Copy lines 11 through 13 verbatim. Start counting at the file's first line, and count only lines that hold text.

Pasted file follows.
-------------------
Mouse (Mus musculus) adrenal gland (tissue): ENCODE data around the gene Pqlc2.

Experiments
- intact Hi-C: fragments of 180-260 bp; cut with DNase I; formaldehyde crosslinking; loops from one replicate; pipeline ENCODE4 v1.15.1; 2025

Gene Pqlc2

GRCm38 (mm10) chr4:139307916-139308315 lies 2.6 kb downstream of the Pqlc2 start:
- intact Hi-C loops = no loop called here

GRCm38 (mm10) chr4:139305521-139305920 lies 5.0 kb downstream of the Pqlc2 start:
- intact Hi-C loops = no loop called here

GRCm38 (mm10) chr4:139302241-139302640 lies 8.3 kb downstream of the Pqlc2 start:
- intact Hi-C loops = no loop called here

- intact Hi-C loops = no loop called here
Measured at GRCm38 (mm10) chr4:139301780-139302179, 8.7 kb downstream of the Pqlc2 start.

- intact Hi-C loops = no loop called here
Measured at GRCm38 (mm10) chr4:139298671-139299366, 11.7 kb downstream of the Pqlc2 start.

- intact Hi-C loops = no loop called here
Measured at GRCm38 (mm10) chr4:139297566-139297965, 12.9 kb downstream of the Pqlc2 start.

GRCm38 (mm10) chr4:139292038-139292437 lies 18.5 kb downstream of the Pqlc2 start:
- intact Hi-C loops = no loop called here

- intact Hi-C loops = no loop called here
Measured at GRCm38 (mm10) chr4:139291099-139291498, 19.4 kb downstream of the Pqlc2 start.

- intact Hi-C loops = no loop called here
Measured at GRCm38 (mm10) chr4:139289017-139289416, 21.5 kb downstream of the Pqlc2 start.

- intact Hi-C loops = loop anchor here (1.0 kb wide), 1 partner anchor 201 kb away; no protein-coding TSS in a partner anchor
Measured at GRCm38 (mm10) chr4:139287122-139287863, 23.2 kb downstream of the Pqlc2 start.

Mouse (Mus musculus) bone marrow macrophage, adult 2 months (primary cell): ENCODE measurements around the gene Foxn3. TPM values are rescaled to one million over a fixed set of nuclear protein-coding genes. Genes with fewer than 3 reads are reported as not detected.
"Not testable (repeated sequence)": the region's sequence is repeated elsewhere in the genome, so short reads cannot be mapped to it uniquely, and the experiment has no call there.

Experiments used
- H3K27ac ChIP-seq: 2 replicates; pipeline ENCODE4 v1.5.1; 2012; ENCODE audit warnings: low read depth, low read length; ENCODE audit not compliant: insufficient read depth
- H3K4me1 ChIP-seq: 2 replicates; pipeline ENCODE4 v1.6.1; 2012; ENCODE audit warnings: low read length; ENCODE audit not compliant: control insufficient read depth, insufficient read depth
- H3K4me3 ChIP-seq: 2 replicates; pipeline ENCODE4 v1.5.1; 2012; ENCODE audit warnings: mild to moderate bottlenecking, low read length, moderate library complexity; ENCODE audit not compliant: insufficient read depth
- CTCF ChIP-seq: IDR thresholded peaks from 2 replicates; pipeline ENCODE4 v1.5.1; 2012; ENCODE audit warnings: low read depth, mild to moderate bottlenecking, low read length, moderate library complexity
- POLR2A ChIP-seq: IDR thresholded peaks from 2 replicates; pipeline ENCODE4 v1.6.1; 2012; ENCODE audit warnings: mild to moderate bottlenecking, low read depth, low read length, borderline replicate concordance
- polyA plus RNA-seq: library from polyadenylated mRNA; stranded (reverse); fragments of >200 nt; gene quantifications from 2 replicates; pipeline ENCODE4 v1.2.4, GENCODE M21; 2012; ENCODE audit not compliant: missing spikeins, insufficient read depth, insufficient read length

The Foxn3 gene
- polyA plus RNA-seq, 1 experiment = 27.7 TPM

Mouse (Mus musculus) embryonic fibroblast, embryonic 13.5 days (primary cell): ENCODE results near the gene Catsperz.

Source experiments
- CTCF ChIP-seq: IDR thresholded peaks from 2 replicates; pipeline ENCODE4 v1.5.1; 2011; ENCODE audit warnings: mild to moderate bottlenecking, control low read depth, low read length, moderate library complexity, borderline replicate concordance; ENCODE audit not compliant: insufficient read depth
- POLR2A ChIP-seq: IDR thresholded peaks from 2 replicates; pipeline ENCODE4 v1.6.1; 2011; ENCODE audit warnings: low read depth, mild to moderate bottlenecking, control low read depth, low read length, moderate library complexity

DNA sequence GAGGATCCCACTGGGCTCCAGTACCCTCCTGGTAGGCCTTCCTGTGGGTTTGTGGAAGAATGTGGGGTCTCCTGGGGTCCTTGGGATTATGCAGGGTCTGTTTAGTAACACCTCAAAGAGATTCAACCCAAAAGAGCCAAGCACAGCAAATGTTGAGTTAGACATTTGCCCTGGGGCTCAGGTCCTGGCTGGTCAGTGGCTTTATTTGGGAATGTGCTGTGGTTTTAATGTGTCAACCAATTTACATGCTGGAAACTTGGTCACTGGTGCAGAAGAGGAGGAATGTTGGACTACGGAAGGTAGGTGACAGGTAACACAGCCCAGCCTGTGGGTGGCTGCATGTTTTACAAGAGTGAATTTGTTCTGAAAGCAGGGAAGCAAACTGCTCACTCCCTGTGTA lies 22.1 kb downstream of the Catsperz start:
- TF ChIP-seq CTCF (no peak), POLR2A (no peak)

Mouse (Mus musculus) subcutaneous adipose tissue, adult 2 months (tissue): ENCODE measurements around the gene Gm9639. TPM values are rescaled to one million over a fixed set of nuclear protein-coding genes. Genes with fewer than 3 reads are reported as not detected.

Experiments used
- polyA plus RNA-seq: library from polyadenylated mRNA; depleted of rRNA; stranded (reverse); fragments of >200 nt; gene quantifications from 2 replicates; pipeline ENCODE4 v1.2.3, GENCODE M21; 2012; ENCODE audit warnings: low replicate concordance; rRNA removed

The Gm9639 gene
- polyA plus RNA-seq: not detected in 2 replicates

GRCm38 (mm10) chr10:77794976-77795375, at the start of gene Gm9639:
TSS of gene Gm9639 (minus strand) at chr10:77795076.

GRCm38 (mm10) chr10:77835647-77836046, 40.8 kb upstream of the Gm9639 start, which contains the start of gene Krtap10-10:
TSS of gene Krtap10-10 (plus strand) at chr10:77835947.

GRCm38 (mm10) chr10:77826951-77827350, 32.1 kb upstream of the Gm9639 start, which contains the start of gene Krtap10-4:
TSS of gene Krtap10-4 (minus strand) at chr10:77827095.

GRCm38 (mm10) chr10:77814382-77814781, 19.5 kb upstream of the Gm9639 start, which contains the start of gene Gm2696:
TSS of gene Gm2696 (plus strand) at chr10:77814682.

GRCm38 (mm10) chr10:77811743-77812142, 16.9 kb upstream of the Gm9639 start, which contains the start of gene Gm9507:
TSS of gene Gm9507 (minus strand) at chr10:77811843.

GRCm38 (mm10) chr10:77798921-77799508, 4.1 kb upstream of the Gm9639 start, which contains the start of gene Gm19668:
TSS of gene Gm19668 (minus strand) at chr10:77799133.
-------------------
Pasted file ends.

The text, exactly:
- intact Hi-C loops = no loop called here
Measured at GRCm38 (mm10) chr4:139301780-139302179, 8.7 kb downstream of the Pqlc2 start.

- intact Hi-C loops = no loop called here